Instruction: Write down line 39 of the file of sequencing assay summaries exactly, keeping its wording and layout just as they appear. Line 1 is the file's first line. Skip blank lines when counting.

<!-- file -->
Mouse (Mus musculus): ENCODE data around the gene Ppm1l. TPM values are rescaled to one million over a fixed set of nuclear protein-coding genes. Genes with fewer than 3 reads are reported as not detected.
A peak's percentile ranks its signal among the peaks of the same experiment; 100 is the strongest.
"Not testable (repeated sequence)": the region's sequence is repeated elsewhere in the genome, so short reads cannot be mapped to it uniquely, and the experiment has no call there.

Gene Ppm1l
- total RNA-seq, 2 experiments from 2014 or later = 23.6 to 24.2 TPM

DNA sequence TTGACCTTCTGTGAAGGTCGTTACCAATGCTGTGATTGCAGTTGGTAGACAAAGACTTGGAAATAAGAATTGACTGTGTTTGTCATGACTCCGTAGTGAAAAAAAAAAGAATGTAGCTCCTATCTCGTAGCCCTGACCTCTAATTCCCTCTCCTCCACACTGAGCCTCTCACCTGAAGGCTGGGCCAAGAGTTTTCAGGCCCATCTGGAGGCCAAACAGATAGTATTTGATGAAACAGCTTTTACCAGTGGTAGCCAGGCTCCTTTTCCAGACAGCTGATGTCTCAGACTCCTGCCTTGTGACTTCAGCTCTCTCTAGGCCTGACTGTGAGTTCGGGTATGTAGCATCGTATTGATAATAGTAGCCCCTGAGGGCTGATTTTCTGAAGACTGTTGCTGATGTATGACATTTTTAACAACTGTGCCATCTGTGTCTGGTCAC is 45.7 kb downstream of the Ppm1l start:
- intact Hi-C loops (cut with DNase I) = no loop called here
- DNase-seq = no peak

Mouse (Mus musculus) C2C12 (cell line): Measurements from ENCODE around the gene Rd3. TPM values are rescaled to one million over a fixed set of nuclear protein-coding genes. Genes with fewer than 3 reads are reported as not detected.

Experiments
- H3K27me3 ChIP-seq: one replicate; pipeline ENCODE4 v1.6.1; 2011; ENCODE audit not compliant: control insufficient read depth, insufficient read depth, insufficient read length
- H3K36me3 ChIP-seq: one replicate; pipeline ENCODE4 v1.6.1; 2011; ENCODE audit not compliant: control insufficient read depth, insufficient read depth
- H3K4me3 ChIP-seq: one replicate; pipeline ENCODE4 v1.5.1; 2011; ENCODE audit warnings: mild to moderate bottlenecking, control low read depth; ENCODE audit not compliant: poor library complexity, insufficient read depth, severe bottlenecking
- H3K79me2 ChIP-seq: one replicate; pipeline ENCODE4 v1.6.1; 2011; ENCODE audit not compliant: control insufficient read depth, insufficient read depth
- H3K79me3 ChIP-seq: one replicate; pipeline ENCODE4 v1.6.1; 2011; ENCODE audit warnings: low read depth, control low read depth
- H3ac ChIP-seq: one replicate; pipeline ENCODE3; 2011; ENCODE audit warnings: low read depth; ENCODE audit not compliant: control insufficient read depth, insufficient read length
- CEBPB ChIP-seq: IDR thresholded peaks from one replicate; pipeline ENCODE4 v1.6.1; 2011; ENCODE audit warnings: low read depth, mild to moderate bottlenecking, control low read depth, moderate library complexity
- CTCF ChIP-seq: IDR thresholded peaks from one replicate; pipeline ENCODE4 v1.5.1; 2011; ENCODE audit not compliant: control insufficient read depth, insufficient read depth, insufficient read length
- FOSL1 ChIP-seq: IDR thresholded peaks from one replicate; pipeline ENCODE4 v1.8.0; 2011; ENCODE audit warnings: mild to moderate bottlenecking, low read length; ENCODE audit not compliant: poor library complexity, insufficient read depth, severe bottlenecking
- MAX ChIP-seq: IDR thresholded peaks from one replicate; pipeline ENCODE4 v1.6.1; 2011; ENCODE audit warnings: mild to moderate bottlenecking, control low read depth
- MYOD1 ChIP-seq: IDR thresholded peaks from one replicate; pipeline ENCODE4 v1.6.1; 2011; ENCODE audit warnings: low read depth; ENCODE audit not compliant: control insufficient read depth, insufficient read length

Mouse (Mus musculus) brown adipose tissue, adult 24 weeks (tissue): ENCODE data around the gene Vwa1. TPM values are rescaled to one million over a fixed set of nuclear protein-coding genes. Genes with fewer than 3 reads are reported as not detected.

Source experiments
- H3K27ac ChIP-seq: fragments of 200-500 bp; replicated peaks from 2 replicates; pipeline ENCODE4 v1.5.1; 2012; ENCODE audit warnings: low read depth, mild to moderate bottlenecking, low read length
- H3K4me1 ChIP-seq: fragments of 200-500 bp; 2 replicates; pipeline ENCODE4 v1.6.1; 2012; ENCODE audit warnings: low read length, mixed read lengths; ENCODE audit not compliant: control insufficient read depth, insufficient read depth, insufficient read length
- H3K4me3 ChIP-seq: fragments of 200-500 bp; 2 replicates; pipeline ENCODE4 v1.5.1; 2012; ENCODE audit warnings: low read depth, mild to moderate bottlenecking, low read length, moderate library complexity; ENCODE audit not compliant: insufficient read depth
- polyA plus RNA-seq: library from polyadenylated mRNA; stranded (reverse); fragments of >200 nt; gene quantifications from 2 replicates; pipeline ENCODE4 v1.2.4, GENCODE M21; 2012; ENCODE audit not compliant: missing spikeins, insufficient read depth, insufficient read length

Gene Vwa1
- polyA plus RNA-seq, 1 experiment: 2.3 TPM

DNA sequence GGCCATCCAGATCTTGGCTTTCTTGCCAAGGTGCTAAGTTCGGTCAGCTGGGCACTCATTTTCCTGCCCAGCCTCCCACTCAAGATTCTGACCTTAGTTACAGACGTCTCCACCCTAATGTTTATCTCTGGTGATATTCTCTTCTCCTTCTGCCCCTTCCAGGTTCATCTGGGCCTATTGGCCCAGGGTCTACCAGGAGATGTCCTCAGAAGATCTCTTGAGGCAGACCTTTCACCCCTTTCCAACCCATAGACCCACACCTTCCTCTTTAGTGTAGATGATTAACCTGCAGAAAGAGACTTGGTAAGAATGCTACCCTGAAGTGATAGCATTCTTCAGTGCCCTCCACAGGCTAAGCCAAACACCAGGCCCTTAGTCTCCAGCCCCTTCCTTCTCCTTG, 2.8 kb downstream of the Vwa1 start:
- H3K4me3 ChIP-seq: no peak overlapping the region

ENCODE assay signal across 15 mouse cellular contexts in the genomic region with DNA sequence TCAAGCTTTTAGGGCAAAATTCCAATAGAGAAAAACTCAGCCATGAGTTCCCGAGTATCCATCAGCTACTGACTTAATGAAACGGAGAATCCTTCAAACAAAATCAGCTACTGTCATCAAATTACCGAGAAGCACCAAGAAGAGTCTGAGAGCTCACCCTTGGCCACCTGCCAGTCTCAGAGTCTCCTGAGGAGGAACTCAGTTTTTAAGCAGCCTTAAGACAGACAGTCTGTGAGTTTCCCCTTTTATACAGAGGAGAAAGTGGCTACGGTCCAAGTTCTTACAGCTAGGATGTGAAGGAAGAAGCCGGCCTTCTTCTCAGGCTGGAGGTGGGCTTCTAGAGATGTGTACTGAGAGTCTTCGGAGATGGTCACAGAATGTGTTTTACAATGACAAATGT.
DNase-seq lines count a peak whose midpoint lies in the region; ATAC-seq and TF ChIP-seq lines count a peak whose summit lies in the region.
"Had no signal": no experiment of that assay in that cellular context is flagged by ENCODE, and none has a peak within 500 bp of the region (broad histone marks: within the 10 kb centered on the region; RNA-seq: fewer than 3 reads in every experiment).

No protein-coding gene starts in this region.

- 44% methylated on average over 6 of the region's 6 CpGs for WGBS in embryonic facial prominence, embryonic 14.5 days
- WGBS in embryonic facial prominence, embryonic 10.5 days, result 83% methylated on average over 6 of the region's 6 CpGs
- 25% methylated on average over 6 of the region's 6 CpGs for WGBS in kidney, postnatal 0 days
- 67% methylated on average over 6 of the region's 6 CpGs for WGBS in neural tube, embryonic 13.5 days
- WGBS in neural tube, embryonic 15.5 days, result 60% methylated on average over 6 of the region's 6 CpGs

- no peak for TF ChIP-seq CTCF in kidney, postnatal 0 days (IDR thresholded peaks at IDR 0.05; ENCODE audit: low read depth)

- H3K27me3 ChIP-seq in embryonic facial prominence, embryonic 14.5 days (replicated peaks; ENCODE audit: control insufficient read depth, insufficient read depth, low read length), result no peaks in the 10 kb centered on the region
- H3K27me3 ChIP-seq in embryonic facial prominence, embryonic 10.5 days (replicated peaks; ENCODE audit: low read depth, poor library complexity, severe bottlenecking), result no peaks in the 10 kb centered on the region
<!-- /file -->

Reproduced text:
- 67% methylated on average over 6 of the region's 6 CpGs for WGBS in neural tube, embryonic 13.5 days